Captain cook and the endeavor. GISBORNE’S HISTORY. James Cook. James Cook was the captain of the Endeavour on a treacherous journey to observe the transit of Venus and make the first circumnavigation of New Zealand. . The Crew. He set out on this long journey in 1768,accompanied by:
Download Policy: Content on the Website is provided to you AS IS for your information and personal use and may not be sold / licensed / shared on other websites without getting consent from its author.While downloading, if for some reason you are not able to download a presentation, the publisher may have deleted the file from their server.
James Cook was the captain of the Endeavour on a treacherous journey to observe the transit of Venus and make the first circumnavigation of New Zealand.
He set out on this long journey in 1768,accompanied by:
Daniel Solander- naturalist,
Charles Green- Greenwich Observatory,
The famous Nicholas young- the surgeons boy
And later by Tupaia- a Tahitian chief and his son from Tahiti who spoke some English and was asked to accompany them and translate should they run into any natives.
The Endeavour was an amazing ship, owned by Joseph Banks, that carried 18 months of supplies, 94 men and weighed 368 tons.
On the 6th October 1769, Nicholas Young sighted land from the masthead. On the 8th of October, they sailed into a bay and laid anchor at the entrance to a small river in Tuuranga-nui, todays Poverty Bay. They discovered the headlandthat had been seen first and decided to name it Young Nicks Head after Nicholas Young.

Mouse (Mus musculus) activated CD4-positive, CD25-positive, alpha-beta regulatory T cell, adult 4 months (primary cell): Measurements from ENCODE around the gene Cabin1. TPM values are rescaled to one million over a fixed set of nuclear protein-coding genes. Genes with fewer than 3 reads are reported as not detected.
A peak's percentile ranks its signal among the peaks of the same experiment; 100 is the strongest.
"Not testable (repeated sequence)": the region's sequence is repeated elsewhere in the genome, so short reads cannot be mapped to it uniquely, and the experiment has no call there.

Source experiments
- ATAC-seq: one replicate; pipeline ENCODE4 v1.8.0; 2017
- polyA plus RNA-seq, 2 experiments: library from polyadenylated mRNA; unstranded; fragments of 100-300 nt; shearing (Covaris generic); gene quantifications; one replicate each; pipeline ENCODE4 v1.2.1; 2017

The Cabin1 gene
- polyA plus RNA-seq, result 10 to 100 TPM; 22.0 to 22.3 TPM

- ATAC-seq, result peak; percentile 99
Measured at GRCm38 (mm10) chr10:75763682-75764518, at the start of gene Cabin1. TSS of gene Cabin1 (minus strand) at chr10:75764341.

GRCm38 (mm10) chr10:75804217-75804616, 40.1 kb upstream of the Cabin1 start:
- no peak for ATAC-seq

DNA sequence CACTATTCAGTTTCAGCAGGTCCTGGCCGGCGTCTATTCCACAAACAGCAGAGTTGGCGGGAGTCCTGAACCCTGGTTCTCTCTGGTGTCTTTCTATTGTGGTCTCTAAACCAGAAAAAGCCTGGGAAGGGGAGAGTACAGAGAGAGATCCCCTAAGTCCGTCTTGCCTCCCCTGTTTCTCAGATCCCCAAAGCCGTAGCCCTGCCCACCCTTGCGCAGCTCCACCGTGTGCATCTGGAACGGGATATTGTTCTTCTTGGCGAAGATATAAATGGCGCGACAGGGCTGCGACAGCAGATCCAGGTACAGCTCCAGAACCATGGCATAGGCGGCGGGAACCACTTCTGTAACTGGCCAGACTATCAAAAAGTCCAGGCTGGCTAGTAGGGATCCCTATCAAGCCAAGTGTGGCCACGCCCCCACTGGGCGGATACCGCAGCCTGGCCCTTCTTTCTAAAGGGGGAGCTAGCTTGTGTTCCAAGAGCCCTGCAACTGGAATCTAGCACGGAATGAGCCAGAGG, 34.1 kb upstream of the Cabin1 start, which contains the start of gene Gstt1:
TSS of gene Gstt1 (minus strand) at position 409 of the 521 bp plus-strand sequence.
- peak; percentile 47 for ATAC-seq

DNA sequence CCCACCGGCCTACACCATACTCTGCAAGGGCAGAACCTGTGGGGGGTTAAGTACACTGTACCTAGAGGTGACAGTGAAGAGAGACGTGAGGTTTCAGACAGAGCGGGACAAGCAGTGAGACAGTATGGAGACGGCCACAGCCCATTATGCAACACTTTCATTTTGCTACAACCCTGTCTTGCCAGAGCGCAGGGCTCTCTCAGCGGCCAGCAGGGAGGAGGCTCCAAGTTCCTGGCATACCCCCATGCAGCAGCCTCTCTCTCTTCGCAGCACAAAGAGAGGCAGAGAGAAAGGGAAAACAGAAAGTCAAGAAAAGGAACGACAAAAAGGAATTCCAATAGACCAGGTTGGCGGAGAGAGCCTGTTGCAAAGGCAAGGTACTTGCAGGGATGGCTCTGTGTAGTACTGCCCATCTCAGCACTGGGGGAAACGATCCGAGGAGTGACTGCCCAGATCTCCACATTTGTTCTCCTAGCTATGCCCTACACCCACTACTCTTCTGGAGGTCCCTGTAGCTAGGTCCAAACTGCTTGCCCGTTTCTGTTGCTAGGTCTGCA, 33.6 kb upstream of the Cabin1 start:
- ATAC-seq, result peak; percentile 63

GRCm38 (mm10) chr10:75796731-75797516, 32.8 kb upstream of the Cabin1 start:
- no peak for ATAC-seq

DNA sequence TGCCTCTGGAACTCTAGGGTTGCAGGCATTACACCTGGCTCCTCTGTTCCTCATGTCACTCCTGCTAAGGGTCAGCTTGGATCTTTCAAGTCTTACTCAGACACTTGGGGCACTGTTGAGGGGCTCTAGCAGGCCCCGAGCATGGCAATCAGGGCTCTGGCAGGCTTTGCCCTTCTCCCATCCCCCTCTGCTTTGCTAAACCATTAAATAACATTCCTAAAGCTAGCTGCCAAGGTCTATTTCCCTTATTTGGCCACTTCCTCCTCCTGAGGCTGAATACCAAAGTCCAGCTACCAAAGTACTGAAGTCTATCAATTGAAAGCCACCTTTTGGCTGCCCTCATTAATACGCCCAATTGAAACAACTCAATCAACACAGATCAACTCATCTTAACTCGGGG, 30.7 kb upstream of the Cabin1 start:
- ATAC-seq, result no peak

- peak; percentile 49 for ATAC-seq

The sailors set off in two small boats to find supplies. Four people were left to guard one of the boats but were soon surprised by the appearance of four Māori brandishing weapons. When one Māori lifted a lance to hurl at the boat, he was shot by a coxswain. Cooks crew returned to the Endeavour and came back the next day, accompanied by Tupaia. Some Māori were waiting on the river bank when they arrived and they were able to communicate because Tupaia’s language was similar to the Māoris’. Gifts were presented but the Māori were hesitant because of the killing the day before. When a Māori seized a small cutlass, he was shot.
After some more arguing the next day, Cook took aboard three Māori whom he be-friended, but he was still upset about the previous killings so carried on up the coast. He named his first landing site Poverty Bay as he had not been able to take on refreshments.